It was hardly their first encounter with police, a rite of passage that becomes a regular occurrence for many black men their age. But neither had been arrested before, setting them apart from many of their peers in the gritty southwest Philadelphia neighborhood where they grew up.

Robinson briefly wondered what he might’ve done to bring the moment on himself.

“I feel like I fell short,” he explained. “I’m trying to think of something I did wrong, to put not just me but my brother, my lifelong friend … in this situation.”

Attorney Stewart Cohen, representing Nelson and Robinson, said the men were illegally profiled. He pointed to Title II of the Civil Rights Act of 1964, which prohibits discrimination on the basis of race in hotels, restaurants, theaters and other public accommodations.

Robinson said he thought about his loved ones and how the afternoon had taken such a turn as he was taken to jail. Nelson wondered if he’d make it home alive.

“Anytime I’m encountered by cops, I can honestly say it’s a thought that runs through my mind,” Nelson said. “You never know what’s going to happen.”

Democratic Mayor Jim Kenney, who is white, said what happened at the Starbucks “appears to exemplify what racial discrimination looks like in 2018.”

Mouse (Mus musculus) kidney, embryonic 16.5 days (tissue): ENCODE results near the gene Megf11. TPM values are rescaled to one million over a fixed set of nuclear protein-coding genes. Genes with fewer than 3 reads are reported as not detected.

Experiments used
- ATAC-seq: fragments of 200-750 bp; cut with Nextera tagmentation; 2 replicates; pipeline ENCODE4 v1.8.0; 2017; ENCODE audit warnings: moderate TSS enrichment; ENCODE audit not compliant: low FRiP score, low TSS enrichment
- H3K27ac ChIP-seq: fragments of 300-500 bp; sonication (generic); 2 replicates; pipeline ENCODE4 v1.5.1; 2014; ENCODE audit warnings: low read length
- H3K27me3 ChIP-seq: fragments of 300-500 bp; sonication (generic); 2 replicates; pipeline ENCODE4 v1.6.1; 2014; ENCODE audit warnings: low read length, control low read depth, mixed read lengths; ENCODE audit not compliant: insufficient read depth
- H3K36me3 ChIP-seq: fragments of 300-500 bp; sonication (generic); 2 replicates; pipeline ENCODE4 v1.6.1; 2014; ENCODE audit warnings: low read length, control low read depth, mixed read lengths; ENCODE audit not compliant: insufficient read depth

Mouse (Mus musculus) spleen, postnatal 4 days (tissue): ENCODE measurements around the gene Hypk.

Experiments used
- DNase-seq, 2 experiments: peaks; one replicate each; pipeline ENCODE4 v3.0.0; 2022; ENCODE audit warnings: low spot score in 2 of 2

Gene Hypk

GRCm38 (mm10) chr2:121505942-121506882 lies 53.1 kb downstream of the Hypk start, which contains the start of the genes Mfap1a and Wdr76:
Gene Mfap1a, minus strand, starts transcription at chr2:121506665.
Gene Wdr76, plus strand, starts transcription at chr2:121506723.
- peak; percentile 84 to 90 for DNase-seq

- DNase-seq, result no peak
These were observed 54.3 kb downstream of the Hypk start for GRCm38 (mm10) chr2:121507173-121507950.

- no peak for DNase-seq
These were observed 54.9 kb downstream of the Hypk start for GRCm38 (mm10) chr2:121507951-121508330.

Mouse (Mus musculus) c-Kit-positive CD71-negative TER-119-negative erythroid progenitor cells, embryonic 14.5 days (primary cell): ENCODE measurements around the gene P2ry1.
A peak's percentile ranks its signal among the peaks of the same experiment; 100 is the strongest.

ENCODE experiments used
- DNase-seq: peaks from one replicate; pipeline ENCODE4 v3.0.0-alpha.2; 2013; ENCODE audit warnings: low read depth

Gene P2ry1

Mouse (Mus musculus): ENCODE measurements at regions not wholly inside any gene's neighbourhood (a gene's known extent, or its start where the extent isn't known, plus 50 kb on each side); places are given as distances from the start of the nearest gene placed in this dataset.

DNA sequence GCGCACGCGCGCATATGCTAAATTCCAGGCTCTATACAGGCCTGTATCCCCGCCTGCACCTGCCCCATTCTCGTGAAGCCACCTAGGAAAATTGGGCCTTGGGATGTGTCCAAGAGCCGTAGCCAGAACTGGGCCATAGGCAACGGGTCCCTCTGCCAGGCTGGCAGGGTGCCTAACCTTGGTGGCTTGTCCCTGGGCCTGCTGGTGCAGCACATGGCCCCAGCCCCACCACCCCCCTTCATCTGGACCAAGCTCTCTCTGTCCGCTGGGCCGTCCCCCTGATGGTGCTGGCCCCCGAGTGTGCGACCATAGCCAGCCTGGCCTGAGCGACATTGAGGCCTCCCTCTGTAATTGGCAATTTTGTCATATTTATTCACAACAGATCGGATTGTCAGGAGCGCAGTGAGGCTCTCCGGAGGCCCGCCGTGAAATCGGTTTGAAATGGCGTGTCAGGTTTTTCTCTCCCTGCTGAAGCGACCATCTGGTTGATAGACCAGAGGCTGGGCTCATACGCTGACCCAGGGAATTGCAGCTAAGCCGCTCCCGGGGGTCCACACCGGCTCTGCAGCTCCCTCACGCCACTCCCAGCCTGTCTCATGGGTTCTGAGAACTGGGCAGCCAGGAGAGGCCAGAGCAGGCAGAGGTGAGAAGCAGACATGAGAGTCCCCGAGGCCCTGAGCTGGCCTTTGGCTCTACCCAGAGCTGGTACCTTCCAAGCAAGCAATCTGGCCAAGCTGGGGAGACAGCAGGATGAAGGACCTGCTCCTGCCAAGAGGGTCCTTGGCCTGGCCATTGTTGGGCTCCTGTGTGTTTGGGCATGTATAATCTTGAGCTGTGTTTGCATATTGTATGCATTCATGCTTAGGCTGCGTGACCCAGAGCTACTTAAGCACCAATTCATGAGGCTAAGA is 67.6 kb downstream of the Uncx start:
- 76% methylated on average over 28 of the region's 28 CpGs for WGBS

On Monday, the two men met with Starbucks CEO Kevin Johnson, who apologized.

“I want to make sure that this situation doesn’t happen again,” Robinson said. “What I want is for a young man, young men, to not be traumatized by this and instead motivated, inspired.”

“You go from being someone who’s just trying to be an entrepreneur, having your own dreams and aspirations, and then this happens,” Nelson said. “How do you handle it? Do you stand up? Do you fight? Do you sit down and just watch everyone else fight for you? Do you let it slide, like we let everything else slide with injustice?”

Related: Starbucks has a bold plan to address racial bias. Will it work?

The store employee who called 911 is no longer with the company. Starbucks has not said under what circumstances she left.